Niagara Regional Police set up cruisers in high-traffic areas due to heavy numbers of pedestrians crossing roads like Lakeshore.

Side streets were crammed with cars and the shoulder of the Welland Canal Parkway was a parking lot as sub hunters staked out their spots for a closeup view.

In May, it was towed from Halifax through the St. Lawrence Seaway to Hamilton, where it was repainted.

On Sunday, it began its journey on a barge towed by two tug boats to Lake Erie, where it will find a home at the Elgin Military Museum of Naval History.





Thursday

REALLY, WHO THROWS AN EGG?

Eggs thrown as cadets guard cenotaph

By Jeff Bolichowski, The Standard
 
 
An egg chucked as cadets guarded the Merritton cenotaph on the eve of Remembrance Day has a local cadet corps fuming.
At least one egg was hurled the night before the ceremony, when four cadets from the 68th Niagara and Welland Regiment were guarding the cenotaph overnight, say two women who witnessed the incident. Nobody was hit, but the moment has parents and officers shaking their heads.
“I was actually amazed at how ignorant people can be,” said Mary Novarro, the sergeant-at-arms for Royal Canadian Legion Branch 138 Merritton, who was there when the egg was thrown.
She said she saw a car go by and chuck a single egg in the cenotaph’s direction. She said it hit a sidewalk and shot towards a nearby building.
“I don’t think they realized we’re not supporting the wars that happened,” she said. “We’re trying to remember people who died during the wars.”
Nancy Monych, who heads up the cadet group’s parent committee, said she saw more than one egg thrown. She said she was picking up pieces of shell the next morning.
The cadets, she said, didn’t move. “Those kids stood there, at guard, heads down and didn’t move a muscle,” she said.
But she said some were rattled.
“They were really upset, actually. I cannot believe that anyone would come to a cenotaph and egg when they’re honouring fallen soldiers and those who are serving.”
Monych said it’s the first time she has heard of it happening, “and I’m there all the time.”
Monych and Novarro said they didn’t report the egging to police, but Niagara Regional Police spokesman Derek Watson said it would likely qualify as a mischief.
The cadets kept on standing guard through the incident, said Capt. Karen Baschuk, the cadet corps’s commanding officer. She said she was told of the egging after it happened.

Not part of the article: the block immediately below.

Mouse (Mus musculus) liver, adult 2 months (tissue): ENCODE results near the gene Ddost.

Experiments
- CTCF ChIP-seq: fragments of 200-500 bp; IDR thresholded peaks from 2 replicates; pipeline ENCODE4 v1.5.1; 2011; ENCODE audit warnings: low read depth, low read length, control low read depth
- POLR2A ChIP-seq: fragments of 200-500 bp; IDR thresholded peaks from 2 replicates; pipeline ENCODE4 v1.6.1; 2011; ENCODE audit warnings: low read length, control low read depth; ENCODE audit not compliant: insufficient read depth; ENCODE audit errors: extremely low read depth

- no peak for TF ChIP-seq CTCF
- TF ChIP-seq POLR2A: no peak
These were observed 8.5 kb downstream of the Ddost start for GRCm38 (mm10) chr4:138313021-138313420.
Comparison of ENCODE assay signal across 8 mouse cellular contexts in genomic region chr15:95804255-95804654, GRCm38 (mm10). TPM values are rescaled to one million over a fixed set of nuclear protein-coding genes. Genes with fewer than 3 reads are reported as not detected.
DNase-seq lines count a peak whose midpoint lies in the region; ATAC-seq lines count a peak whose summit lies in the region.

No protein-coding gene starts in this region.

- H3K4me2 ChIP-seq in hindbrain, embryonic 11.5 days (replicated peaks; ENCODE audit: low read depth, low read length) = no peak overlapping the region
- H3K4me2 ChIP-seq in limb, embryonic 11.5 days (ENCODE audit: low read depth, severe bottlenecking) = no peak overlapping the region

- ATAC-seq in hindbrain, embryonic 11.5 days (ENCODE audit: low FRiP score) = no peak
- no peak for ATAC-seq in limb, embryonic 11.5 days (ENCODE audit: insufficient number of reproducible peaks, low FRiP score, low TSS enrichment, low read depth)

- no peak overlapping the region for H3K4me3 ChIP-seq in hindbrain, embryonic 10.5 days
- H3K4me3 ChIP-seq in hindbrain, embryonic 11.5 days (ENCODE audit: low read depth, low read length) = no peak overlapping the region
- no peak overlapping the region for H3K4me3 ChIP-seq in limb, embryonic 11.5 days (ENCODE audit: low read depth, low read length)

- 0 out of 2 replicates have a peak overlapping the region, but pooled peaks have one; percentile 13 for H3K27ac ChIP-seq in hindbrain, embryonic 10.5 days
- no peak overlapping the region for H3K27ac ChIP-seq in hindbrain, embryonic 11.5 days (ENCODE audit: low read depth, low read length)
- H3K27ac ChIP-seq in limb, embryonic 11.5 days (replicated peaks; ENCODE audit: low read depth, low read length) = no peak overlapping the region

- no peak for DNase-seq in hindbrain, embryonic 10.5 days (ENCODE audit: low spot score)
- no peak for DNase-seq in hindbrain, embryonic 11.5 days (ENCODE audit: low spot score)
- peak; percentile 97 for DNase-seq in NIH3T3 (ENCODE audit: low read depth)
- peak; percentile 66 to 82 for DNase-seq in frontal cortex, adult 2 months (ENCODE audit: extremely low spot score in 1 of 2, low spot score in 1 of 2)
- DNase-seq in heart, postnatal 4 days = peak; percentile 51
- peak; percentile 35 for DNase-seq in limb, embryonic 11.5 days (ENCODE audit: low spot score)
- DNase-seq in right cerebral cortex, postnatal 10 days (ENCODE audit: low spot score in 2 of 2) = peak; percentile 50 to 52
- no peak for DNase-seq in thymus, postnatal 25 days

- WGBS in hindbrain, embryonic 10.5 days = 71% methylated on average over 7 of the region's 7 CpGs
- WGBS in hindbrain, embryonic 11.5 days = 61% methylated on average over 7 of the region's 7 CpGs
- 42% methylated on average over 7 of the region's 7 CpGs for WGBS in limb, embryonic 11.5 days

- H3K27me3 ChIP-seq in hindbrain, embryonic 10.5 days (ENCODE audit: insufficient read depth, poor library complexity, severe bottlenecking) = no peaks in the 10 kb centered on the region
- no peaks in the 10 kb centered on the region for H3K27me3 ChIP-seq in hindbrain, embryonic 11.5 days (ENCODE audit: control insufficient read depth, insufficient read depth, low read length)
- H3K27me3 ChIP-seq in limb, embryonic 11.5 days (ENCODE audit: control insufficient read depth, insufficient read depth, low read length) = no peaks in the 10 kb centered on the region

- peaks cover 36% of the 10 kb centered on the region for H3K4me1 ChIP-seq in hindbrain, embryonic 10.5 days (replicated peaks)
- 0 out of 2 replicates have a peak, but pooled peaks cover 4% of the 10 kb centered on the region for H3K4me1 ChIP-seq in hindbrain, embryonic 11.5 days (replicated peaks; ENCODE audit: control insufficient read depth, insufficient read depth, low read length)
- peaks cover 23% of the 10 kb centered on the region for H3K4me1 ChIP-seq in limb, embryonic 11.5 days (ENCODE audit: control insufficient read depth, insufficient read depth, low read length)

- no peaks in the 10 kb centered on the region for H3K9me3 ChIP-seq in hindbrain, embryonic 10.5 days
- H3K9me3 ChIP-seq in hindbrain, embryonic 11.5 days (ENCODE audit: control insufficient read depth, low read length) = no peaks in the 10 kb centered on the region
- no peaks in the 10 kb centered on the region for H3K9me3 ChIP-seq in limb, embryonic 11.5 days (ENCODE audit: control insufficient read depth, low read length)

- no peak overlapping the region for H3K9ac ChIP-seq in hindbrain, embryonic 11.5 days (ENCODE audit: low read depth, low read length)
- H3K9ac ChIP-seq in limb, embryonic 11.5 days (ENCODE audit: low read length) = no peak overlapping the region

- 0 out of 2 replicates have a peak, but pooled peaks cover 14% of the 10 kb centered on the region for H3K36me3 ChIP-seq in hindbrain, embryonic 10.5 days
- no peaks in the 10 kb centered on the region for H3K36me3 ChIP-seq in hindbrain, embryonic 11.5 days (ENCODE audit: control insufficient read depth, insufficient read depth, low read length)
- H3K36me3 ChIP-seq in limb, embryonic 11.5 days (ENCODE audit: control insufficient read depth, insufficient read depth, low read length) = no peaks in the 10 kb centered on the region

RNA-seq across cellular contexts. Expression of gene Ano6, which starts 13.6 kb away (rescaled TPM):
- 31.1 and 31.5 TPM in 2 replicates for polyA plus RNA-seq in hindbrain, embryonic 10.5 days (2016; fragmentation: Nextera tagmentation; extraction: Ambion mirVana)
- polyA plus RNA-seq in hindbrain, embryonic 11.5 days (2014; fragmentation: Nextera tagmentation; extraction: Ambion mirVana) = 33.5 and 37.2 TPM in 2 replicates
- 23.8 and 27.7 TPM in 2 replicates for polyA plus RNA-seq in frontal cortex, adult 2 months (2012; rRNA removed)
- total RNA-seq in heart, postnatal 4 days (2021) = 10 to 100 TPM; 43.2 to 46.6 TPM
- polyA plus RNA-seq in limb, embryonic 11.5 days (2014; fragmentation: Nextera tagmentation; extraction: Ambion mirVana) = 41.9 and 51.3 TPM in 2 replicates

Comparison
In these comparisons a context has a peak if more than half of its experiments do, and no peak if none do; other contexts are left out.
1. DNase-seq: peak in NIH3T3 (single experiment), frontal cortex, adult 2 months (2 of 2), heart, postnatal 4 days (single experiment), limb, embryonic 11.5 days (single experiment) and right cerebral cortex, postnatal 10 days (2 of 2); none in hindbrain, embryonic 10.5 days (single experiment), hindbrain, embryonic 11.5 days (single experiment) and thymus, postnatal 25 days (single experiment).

“My kids rise up to the occasion. It doesn’t falter them at all,” she said.
She figured the egging was an isolated incident and said it may have been thrown at the adults in the area. But she nevertheless chafed at the fact the egg was thrown at all.
“I think it’s atrocious,” she said. “People need to know that could have been their kid out there on Remembrance Day.”

http://www.stcatharinesstandard.ca/2012/11/14/eggs-thrown-has-cadets-guard-cenotaph

 

Monday

2012 MERRITTON LABOUR DAY PARADE AND FIREWORKS DISPLAY


 Carnival Rides All Weekend
Massive Fireworks Display
Sunday Night September 2, 2012
Merritton Labour Day Parade

Monday September 3, 2012
Parade Assembles at the Pen Centre Glendale Ave.
Parade moves out at 11:00 AM sharp!

The Route follows Glendale Ave east to Hartzel Rd. then north on Hartzel Rd. to Seymour St. east to Carnival Grounds at Merritton Community Centre
To enter a float or other unit in the Parade

Please Contact: Lion Jeff White
7 Acadia Cres. St. Catharines ON L2P 1H7
jwhite@cogeco.ca 905-682-0142
 

Major Draw - $5,000; IPad; Ice Dog Tickets; Bar Fridge
Carnival Hours: Fri. 5 - 10 PM / Sat 12 - 10 PM / Sun 12 - 10 PM / Mon 12 - 7 PM
Lioness Nickel Sale - Draw for 40" LCD TV

Friday 8 to 1 am - Beef on a Bun / Dance
Sunday Fireworks after Dark - Approximately 9:45 PM
Monday - Parade 11 AM / Beer Garden / Bingo 1 to 6 PM
Major Prize Draws 7:00 PM

Order Your Ride Bracelets Online Save $4.00

Thursday

Merritton City Councillors Missing In Action


The thank you cake provided by the Merritton Community Group
On July 1st, 2012, the Merritton Community Group held a sign dedication ceremony to thank everyone who had helped raise funds for the new Merritton Community sign.  The sign is located west of the entrance to the Keg restaurant on Glendale Avenue in the heart of Merritton.

Those being honoured included Tony and Sheila Morra, The Merritton Community Group, the Merritton Lions and Lioness', and Dr. Thomas Pekar. Another contributor that was to be honoured (but was absent) was City Councillor and Merritton Ward representative Jenny Stevens. Additionally, Merritton's other Ward Representative on City Council, Jeff Birch was also missing in action (M.I.A).

Maybe one or both Merritton Ward Representatives were busy with other events considering it was not only Canada's Day but also the Sunday of the long weekend (calls to their favorite watering holes the Dog Pound - Jenny Stevens; and Player's -Jeff Burch were not successful in locating them). Fortunately, City of St.Catharines Mayor Brian McMullan, who consistently attends almost all events in ALL six wards within the city, was in attendance for this excellent occasion.

Unfortunate and for reasons unknown, both Councillors Stevens and Burch normally do not attend events held by the Merritton Community Group. This is based on my own personal experience during the past two years which I have covered the Merritton Community Group's monthly meetings and open houses. At these events, I have never seen either Councillor Jenny Stevens or Councillor Jeff Burch in attendance. Maybe they were busy planning their annual Fireworks for the Merritton Labour Day Weekend Carnival. Hopefully, both Merritton Ward leaders realize that their attention and attendance at the numerous events held within our wonderful ward is needed more than once a year. Merritton, including all it's residents, businesses, and community groups, do not just wake-up for the labour day weekend to attend the carnival and accompanying fireworks and then hibernate for the rest of the year until the events come rolling around again the following year.
- David Haywood

Those being honoured pose for a picture in front of the Merritton Sign they helped raise funds for.

Wednesday

DRAINED WELLAND CANAL PICS

Here are some fanastic pics of the drained Welland Canal being worked on. Every year this sight can be seen in Merritton.

All pics courtesy of Peter Power/Globe and Mail